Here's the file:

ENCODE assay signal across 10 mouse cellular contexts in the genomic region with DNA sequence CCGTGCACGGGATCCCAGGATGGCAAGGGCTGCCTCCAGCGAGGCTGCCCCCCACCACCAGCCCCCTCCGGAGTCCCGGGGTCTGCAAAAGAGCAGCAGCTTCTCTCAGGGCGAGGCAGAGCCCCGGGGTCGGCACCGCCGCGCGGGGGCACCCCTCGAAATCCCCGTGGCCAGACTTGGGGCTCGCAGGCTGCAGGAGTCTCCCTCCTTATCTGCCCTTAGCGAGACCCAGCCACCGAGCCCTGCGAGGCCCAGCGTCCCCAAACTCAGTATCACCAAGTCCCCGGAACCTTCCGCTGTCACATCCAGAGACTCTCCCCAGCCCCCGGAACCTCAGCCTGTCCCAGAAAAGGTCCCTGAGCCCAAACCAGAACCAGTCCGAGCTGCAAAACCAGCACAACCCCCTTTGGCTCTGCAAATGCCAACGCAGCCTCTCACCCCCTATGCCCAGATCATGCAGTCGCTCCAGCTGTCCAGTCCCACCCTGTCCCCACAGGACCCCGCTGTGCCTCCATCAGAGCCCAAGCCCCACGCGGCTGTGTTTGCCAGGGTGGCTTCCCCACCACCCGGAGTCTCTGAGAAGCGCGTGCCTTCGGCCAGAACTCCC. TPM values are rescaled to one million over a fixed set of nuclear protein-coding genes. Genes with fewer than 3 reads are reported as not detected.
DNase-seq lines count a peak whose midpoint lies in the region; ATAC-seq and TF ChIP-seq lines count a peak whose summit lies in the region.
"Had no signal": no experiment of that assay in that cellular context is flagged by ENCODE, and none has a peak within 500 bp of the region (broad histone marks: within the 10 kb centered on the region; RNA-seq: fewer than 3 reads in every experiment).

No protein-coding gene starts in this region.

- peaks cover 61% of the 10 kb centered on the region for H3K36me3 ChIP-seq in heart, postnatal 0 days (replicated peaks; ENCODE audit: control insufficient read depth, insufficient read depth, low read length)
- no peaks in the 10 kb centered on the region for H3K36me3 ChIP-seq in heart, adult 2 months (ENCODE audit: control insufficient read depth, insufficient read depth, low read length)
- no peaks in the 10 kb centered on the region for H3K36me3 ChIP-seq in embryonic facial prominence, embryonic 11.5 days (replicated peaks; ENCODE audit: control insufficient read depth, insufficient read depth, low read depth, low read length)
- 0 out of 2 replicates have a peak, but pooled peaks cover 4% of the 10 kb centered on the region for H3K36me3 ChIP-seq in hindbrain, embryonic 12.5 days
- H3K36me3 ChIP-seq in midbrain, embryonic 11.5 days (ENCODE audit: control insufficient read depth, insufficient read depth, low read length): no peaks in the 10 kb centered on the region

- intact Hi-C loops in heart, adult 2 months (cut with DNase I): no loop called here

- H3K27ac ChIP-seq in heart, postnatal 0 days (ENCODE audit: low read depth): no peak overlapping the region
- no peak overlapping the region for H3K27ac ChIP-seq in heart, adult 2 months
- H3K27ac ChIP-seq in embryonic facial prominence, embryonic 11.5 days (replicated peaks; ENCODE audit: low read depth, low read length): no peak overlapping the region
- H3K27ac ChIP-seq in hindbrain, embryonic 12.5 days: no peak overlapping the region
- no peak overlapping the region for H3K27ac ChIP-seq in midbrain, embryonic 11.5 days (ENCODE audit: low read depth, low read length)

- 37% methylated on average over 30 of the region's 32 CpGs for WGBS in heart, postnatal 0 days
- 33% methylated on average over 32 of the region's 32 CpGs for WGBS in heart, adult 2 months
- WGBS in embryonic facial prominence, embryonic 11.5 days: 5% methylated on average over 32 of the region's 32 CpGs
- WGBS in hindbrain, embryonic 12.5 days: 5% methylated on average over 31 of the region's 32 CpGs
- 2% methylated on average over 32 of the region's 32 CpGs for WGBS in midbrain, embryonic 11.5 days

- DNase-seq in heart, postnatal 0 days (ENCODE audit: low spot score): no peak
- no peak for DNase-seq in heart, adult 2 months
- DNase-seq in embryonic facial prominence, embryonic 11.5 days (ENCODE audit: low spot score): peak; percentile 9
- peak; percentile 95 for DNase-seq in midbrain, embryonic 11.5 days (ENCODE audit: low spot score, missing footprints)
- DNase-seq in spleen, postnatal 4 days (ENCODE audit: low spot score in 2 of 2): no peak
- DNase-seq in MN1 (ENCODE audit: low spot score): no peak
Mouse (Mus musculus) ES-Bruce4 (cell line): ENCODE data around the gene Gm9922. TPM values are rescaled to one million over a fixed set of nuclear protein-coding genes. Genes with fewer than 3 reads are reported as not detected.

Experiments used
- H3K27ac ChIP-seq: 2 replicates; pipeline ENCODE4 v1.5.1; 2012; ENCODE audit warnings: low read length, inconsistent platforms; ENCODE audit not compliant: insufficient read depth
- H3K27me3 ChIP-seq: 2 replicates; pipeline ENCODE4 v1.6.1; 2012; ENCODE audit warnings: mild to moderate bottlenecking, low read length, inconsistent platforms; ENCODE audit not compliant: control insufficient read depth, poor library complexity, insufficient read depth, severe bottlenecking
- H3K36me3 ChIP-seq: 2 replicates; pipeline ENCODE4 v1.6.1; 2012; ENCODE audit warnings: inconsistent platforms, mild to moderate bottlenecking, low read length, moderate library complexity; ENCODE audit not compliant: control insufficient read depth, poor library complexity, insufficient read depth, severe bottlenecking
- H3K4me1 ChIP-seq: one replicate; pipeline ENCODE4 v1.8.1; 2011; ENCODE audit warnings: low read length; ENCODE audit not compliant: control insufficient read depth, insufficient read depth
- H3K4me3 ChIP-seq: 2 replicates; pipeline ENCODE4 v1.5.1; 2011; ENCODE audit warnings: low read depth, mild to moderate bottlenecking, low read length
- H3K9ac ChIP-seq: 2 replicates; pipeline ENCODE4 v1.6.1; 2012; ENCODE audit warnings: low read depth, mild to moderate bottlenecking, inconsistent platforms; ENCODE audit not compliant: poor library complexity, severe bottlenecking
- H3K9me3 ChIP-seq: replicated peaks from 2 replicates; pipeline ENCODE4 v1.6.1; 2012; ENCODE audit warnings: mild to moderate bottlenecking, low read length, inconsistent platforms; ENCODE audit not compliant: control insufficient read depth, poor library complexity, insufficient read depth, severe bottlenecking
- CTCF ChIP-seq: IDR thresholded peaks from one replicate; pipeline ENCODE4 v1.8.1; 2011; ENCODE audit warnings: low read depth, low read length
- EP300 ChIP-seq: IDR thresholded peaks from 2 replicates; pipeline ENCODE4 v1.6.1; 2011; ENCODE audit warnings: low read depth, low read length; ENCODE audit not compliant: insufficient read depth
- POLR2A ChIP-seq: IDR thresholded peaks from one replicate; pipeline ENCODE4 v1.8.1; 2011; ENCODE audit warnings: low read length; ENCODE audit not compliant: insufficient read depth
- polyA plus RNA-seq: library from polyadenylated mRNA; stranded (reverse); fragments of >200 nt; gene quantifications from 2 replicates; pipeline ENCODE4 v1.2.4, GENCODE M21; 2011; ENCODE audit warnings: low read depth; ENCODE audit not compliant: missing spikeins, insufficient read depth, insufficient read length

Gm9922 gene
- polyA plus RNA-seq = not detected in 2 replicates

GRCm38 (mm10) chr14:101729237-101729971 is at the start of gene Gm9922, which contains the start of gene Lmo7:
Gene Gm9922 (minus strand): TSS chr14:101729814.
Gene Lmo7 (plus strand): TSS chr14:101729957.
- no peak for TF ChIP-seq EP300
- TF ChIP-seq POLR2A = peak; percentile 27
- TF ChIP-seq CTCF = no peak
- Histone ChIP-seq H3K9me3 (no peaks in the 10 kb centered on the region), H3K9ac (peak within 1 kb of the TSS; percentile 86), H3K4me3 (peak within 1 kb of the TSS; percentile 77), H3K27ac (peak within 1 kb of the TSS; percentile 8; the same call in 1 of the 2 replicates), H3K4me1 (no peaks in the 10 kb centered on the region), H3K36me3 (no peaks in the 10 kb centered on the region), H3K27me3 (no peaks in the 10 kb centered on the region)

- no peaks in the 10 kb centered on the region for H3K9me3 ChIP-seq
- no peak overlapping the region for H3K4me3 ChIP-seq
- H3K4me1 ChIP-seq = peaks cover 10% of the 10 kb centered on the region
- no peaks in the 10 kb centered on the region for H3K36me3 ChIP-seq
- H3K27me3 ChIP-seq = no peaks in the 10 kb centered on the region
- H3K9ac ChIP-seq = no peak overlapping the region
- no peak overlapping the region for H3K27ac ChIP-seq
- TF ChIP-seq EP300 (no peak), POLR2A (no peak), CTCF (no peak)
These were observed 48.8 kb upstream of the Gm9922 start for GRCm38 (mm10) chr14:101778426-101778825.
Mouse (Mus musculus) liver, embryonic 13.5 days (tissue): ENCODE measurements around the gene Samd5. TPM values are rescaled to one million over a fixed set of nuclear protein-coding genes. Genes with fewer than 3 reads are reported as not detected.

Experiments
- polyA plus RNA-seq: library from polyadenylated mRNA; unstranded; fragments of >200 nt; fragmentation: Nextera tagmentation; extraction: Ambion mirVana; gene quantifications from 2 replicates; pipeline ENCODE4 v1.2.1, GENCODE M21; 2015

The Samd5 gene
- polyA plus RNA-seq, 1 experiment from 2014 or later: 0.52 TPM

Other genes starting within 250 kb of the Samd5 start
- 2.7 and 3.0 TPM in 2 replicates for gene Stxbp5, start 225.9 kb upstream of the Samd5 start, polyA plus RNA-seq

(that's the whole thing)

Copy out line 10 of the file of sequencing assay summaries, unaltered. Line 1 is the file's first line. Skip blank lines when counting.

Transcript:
- intact Hi-C loops in heart, adult 2 months (cut with DNase I): no loop called here